5.  Section 14402.5 was added by Statutes of 1969, chapter 1496, section 1. The State, in its Reply Brief, makes the following comment:‘Appellants (plaintiff contractors) represent in their statement of the case that Section 14402.5 was enacted by the Legislature ‘to help relieve financial pressures, caused by the inflationary rise in interest rates, on contractors engaged in state construction work’. Such a representation of legislative intent is singularly inappropriate in a preliminary statement of facts, as neither in the legislation itself nor in the record of this case is there any indication of such a legislative intent, save Judge Goldberg's (the trial judge) suggestion that this was the Legislature's apparent intent. Moreover, any such intent as suggested by Appellants would have also required a specific budgetary provision upwards of $45 million to provide the funds necessary to meet similar obligations on the hundreds of other contracts awarded by the Department and still uncompleted at the time of its passage. Appellants also suggest that the issue is merely who is to receive the interest from progress retention funds. This statement erroneously assumes that the funds are set aside to earn interest for the State until they become due and owing. This is not so. The State schedules its awards of contracts to insure a cash flow to meet its obligations when due. Funds are not actually set aside or invested. This is not to say, however, that the State does not make use of the retention funds in its annual construction budget. The fact that the normal 5 percent total retainage is not due and payable until completion permits the advertising and award of a greater number of construction projects than would otherwise be possible. As would be expected, the enactment of Section 14402.5 has in fact required the State to decrease its construction budget in each succeeding year following its effective date. This has been necessary to meet the anticipated accelerpated payments schedule permitted by the new provision on projects awarded after its effective date.'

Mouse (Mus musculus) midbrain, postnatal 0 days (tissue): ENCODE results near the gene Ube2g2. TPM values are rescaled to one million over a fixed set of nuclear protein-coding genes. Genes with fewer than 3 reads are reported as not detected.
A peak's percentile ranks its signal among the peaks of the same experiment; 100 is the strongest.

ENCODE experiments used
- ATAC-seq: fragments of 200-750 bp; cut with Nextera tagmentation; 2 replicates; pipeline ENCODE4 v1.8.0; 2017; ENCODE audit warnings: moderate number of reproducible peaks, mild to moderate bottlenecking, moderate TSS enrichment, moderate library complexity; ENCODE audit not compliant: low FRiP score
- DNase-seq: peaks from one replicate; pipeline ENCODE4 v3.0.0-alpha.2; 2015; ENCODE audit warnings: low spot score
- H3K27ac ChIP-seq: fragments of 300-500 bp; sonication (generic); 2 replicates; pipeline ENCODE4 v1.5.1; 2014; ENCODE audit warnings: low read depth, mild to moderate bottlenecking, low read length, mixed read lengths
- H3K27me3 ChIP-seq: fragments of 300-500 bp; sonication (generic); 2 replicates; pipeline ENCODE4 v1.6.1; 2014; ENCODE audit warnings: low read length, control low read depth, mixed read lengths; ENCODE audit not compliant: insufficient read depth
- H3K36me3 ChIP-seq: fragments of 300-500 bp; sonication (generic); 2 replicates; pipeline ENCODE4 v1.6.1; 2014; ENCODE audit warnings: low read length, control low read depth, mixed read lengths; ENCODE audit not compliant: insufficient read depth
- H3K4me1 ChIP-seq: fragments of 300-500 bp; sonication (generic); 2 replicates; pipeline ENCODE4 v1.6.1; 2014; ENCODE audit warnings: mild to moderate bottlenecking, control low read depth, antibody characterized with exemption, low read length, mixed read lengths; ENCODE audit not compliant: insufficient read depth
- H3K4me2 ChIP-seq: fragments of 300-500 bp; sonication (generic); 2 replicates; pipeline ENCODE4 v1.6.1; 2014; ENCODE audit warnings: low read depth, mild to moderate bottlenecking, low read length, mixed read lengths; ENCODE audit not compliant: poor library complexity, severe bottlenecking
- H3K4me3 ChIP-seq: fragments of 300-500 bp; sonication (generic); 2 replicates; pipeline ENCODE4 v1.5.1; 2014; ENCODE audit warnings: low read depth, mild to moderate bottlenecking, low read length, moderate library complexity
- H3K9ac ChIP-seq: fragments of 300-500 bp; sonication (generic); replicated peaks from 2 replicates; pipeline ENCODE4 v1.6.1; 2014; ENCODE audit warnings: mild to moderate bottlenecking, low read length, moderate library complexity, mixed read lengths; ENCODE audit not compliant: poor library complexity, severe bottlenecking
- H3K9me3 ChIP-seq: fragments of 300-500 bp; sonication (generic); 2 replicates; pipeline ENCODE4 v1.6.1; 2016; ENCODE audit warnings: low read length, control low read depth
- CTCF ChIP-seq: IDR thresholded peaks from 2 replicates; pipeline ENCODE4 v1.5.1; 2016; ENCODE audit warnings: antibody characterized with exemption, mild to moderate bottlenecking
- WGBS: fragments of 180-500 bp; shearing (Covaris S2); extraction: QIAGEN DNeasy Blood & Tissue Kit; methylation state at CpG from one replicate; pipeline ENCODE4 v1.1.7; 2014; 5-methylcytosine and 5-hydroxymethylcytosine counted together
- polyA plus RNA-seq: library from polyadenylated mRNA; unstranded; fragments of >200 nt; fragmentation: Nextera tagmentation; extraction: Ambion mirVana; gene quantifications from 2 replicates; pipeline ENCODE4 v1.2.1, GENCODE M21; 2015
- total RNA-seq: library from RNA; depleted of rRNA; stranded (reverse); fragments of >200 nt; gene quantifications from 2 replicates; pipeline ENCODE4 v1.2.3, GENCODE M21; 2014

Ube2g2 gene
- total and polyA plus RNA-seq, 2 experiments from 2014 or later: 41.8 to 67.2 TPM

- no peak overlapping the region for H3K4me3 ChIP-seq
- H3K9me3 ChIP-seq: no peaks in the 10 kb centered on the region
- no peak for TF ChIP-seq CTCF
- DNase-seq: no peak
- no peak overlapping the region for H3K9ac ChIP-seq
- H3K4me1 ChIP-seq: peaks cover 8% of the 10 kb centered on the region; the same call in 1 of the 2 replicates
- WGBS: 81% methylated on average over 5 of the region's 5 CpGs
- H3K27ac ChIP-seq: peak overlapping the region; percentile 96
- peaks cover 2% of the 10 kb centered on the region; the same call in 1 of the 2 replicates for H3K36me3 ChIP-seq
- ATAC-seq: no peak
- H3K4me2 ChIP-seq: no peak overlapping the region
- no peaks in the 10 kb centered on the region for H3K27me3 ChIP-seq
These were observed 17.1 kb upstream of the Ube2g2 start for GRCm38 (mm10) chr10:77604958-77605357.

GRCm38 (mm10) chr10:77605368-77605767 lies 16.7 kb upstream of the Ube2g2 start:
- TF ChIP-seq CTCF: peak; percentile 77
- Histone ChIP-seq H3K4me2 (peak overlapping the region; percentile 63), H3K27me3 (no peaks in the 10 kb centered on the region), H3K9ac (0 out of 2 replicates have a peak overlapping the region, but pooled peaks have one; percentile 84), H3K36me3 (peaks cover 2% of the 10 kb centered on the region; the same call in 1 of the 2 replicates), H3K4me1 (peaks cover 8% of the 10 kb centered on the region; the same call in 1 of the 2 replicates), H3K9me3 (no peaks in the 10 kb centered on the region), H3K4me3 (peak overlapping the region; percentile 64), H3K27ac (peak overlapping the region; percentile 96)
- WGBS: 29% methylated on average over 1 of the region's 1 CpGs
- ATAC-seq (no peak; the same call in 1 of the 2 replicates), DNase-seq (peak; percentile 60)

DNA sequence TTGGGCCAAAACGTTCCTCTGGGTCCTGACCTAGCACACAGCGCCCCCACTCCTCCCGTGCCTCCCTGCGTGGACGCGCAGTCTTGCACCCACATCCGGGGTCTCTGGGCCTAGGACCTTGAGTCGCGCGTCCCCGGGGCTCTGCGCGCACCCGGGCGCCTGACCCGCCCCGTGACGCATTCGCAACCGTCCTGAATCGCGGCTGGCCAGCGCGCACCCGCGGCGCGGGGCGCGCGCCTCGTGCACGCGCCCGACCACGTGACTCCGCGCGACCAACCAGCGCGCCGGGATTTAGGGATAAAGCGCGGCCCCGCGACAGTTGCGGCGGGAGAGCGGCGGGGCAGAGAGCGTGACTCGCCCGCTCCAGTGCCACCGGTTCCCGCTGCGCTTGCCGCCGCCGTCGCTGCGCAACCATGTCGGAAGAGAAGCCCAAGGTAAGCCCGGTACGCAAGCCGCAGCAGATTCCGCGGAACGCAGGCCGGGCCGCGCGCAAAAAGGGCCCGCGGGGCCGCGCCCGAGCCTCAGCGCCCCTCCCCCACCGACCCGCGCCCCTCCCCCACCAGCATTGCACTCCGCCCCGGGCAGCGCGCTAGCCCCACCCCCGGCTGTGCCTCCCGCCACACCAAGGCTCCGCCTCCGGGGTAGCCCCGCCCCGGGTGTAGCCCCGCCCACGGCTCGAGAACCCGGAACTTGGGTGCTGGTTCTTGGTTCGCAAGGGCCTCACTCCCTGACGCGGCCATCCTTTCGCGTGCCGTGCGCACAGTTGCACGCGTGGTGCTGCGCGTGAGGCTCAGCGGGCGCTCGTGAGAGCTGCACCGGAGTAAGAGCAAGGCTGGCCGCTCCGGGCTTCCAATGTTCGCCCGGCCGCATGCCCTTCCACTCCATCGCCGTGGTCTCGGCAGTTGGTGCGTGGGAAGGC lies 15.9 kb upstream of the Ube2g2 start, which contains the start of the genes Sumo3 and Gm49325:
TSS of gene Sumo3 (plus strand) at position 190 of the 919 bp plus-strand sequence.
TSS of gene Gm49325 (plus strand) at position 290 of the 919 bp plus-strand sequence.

6.  The Department has approved the deposit of securities in lieu of retentions after the effective date of section 14402.5.